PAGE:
Small populations of wild-reproducing landlocked salmon and trout Salmo trutta exist in the regulated River Klarälven, Sweden. Since 1930, transportation of adult spawners upstream of eight dams has been done to give the fish access to the spawning grounds. My data indicate that a large proportion of the wild smolts are lost due to multiple dam passages, and future management should include both up- and downstream solutions, ensuring connectivity in the system. The fishery in Klarälven and Lake Vänern is maintained by compensatory stockings, yielding catches of about 75 metric tons and a river return rate of stocked fish of about 1%. I suggest changes in the hatchery and stocking procedures to increase the survival of stocked smolts.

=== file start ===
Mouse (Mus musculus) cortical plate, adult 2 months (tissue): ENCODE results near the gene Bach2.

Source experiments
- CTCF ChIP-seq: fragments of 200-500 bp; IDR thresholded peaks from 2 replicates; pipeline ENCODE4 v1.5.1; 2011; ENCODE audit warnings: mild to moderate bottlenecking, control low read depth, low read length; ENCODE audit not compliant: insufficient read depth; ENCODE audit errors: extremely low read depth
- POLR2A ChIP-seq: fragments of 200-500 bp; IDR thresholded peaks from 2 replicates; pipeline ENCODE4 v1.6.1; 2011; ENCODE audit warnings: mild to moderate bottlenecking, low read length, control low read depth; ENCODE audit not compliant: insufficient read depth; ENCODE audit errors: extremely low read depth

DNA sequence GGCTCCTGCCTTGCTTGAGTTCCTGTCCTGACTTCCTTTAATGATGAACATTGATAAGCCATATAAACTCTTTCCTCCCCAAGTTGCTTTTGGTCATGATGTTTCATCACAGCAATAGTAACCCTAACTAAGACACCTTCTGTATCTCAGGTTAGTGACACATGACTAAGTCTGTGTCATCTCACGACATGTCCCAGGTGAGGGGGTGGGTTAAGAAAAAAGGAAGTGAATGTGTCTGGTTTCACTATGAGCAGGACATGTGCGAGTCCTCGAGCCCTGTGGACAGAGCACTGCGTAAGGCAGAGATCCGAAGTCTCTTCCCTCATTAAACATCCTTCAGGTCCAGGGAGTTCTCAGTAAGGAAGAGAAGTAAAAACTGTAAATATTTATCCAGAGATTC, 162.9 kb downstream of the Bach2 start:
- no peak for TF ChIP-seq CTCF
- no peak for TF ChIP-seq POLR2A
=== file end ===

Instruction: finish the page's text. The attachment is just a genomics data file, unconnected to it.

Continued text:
Place, publisher, year, edition, pages
Karlstad: Karlstads universitet, 2014. 43 p.
Series
Karlstad University Studies, ISSN 1403-8099 ; 2014:29
Keyword
acoustic telemetry, hatchery, life history, migration mortality, regulated rivers, Salmo salar, salmon, smolt, trout
National Category
Ecology
Research subject
Biology
Identifiers
urn:nbn:se:kau:diva-31980 (URN)978-91-7063-561-8 (ISBN)
Public defence
2014-06-05, Erlandersalen, Universitetsgatan 2, Karlstad, 10:15 (English)
Opponent
Supervisors
Available from: 2014-05-15 Created: 2014-04-25 Last updated: 2016-08-16Bibliographically approved